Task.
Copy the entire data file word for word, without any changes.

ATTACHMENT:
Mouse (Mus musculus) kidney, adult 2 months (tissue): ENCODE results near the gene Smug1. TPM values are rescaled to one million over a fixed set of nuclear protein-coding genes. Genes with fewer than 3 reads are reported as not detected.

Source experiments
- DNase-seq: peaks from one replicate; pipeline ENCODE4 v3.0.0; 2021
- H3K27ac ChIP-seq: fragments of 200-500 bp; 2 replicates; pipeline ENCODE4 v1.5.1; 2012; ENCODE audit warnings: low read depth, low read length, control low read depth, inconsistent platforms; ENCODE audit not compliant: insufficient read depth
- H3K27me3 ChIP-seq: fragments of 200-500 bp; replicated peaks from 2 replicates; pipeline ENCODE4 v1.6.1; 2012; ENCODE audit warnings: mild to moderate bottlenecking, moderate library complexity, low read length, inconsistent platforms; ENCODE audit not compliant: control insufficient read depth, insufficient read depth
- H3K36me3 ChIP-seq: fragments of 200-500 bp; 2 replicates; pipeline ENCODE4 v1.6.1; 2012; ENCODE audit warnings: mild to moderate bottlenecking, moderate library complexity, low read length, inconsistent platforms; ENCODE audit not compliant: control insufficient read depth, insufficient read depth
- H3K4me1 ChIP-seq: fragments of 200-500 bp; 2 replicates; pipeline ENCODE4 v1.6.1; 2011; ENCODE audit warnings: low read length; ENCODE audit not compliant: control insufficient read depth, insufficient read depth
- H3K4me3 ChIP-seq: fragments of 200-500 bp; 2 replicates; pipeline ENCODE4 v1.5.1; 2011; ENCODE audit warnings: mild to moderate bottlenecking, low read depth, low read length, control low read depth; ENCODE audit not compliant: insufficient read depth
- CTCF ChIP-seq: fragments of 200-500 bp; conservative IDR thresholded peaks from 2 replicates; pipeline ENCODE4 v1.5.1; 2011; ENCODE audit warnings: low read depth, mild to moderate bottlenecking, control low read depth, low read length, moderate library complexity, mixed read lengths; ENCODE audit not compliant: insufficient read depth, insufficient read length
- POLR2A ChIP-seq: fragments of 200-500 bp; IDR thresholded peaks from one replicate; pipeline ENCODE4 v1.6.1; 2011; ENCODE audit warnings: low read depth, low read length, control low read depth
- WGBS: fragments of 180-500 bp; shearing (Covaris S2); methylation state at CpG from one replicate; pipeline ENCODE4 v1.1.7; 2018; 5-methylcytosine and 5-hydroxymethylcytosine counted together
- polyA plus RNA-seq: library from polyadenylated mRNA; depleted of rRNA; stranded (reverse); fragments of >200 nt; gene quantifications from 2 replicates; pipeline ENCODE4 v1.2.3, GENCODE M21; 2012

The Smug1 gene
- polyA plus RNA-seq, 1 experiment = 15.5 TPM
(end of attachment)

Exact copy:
Mouse (Mus musculus) kidney, adult 2 months (tissue): ENCODE results near the gene Smug1. TPM values are rescaled to one million over a fixed set of nuclear protein-coding genes. Genes with fewer than 3 reads are reported as not detected.

Source experiments
- DNase-seq: peaks from one replicate; pipeline ENCODE4 v3.0.0; 2021
- H3K27ac ChIP-seq: fragments of 200-500 bp; 2 replicates; pipeline ENCODE4 v1.5.1; 2012; ENCODE audit warnings: low read depth, low read length, control low read depth, inconsistent platforms; ENCODE audit not compliant: insufficient read depth
- H3K27me3 ChIP-seq: fragments of 200-500 bp; replicated peaks from 2 replicates; pipeline ENCODE4 v1.6.1; 2012; ENCODE audit warnings: mild to moderate bottlenecking, moderate library complexity, low read length, inconsistent platforms; ENCODE audit not compliant: control insufficient read depth, insufficient read depth
- H3K36me3 ChIP-seq: fragments of 200-500 bp; 2 replicates; pipeline ENCODE4 v1.6.1; 2012; ENCODE audit warnings: mild to moderate bottlenecking, moderate library complexity, low read length, inconsistent platforms; ENCODE audit not compliant: control insufficient read depth, insufficient read depth
- H3K4me1 ChIP-seq: fragments of 200-500 bp; 2 replicates; pipeline ENCODE4 v1.6.1; 2011; ENCODE audit warnings: low read length; ENCODE audit not compliant: control insufficient read depth, insufficient read depth
- H3K4me3 ChIP-seq: fragments of 200-500 bp; 2 replicates; pipeline ENCODE4 v1.5.1; 2011; ENCODE audit warnings: mild to moderate bottlenecking, low read depth, low read length, control low read depth; ENCODE audit not compliant: insufficient read depth
- CTCF ChIP-seq: fragments of 200-500 bp; conservative IDR thresholded peaks from 2 replicates; pipeline ENCODE4 v1.5.1; 2011; ENCODE audit warnings: low read depth, mild to moderate bottlenecking, control low read depth, low read length, moderate library complexity, mixed read lengths; ENCODE audit not compliant: insufficient read depth, insufficient read length
- POLR2A ChIP-seq: fragments of 200-500 bp; IDR thresholded peaks from one replicate; pipeline ENCODE4 v1.6.1; 2011; ENCODE audit warnings: low read depth, low read length, control low read depth
- WGBS: fragments of 180-500 bp; shearing (Covaris S2); methylation state at CpG from one replicate; pipeline ENCODE4 v1.1.7; 2018; 5-methylcytosine and 5-hydroxymethylcytosine counted together
- polyA plus RNA-seq: library from polyadenylated mRNA; depleted of rRNA; stranded (reverse); fragments of >200 nt; gene quantifications from 2 replicates; pipeline ENCODE4 v1.2.3, GENCODE M21; 2012

The Smug1 gene
- polyA plus RNA-seq, 1 experiment = 15.5 TPM